Natural research between the middle of the 19th century and the end of the 20th century
EWA KACZMARZYK (Czestochowa, Poland)
This paper is devoted to the history of natural research in the northern part of the Silesia-Cracow Upland between the middle of the 19th and the end of the 20th century.
The first part of this paper is devoted to the presentation of the research conducted between the second half of the 19th century and the end of the First World War. It began in 1850s when a group of naturalists from Warsaw led by zoologist Antoni Waga and botanist Wojciech Jastrzebowski, conducted in 1854 a physiographical exploration of the Cracow-Czestochowa Jurassic Upland. The first fundamental work on the region's flora was published by Ferdynand Karo in 1881. Biological examination of the Czestochowa Jura was carried out by Franciszek Blonski. In the early 20th century Zygmunt Woycicki undertook botanical research of the area. In the area of zoology, the ornithological research in the Czestochowa region was carried out by Wladyslaw Taczanowski. Works on the region's entomology were published by Henryk Lgocki (beetle fauna) and the eminent Polish entomologist Jan Prûffer (butterfly fauna). The outstanding malacologist Wladyslaw Polinski was the autor of the first notes on snail fauna in the surroundings of Czêstochowa. The 19th century geologist Stanis³aw Kontkiewicz senior published the findings of a geological servey carried out in the south-west part of the then Congress Kingdom of Poland.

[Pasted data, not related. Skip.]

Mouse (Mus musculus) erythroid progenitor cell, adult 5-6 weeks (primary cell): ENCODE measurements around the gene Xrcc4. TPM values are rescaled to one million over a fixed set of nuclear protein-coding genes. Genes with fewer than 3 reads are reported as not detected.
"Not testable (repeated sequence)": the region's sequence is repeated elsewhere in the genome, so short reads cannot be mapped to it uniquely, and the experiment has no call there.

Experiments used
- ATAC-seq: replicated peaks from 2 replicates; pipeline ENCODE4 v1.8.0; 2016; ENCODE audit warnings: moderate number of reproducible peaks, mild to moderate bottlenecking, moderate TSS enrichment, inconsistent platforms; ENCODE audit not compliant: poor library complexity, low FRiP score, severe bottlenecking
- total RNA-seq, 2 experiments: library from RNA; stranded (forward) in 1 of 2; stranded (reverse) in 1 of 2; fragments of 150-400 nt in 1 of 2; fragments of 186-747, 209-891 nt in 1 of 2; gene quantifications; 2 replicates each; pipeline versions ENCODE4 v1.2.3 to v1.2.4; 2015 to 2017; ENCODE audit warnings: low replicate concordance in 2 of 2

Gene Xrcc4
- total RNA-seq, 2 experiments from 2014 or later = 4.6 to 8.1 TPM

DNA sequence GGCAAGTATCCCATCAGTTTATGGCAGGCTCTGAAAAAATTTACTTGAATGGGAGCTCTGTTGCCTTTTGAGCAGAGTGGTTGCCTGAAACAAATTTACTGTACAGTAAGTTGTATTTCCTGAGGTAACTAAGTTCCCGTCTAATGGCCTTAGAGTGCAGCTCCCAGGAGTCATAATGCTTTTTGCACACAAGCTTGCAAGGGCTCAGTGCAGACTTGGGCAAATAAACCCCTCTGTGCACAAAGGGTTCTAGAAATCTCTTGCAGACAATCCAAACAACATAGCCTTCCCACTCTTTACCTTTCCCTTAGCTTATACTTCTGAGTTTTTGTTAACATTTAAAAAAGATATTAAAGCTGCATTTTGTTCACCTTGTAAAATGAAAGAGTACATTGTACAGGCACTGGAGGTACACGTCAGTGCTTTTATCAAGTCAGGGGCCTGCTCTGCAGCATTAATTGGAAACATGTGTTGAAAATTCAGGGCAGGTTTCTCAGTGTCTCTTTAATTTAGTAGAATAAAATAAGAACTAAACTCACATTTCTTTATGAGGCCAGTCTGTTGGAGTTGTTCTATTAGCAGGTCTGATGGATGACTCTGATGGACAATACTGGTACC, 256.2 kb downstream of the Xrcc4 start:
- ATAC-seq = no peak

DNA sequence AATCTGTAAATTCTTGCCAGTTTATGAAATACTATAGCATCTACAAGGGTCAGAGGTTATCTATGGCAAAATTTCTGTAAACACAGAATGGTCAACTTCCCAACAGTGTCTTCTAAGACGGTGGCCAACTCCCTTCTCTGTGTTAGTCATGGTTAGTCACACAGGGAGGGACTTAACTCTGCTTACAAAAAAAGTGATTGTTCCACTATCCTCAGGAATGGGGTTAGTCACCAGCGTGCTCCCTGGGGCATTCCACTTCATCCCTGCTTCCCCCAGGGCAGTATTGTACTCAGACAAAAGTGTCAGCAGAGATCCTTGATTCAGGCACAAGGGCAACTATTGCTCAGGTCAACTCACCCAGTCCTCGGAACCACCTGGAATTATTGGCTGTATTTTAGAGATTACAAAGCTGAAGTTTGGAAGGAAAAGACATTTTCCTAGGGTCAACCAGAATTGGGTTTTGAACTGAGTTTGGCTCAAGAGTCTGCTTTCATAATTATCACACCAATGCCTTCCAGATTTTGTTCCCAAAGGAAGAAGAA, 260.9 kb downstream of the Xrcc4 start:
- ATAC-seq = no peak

The second part of the paper presented natural research made during the interwar and post-war period (1919-1951). The development of plant sociology which took place after the First World War brought significant works by Marian Sokolowski (plant associations in the Parkowe reserve in Zloty Potok). Another researchers of the period, W³adys³aw Hyla and Henryk Blaszczyk, contributed to our better familarisation with the flora of the Czestochowa region. Research on fauna of the Czestochowa Upland was at the time only fragmentary and concerned mainly the selected animal groups. The findings of the butterfly fauna examinations were published by Marian Maslowski, his brother Ludwik, and, mentioned above, Jan Prûffer. Snail fauna of the Krakow-Czestochowa Jura was researched by Wladys³aw Polinski and Jaroslaw Urbanski. This part of the paper also included the profiles of Kazimierz Kowalski who in 1951 published the detailed inventory od the region's caves, and Stanis³aw Kontkiewicz junior who in 1949 described ore-bearing strata in the Czestochowa region.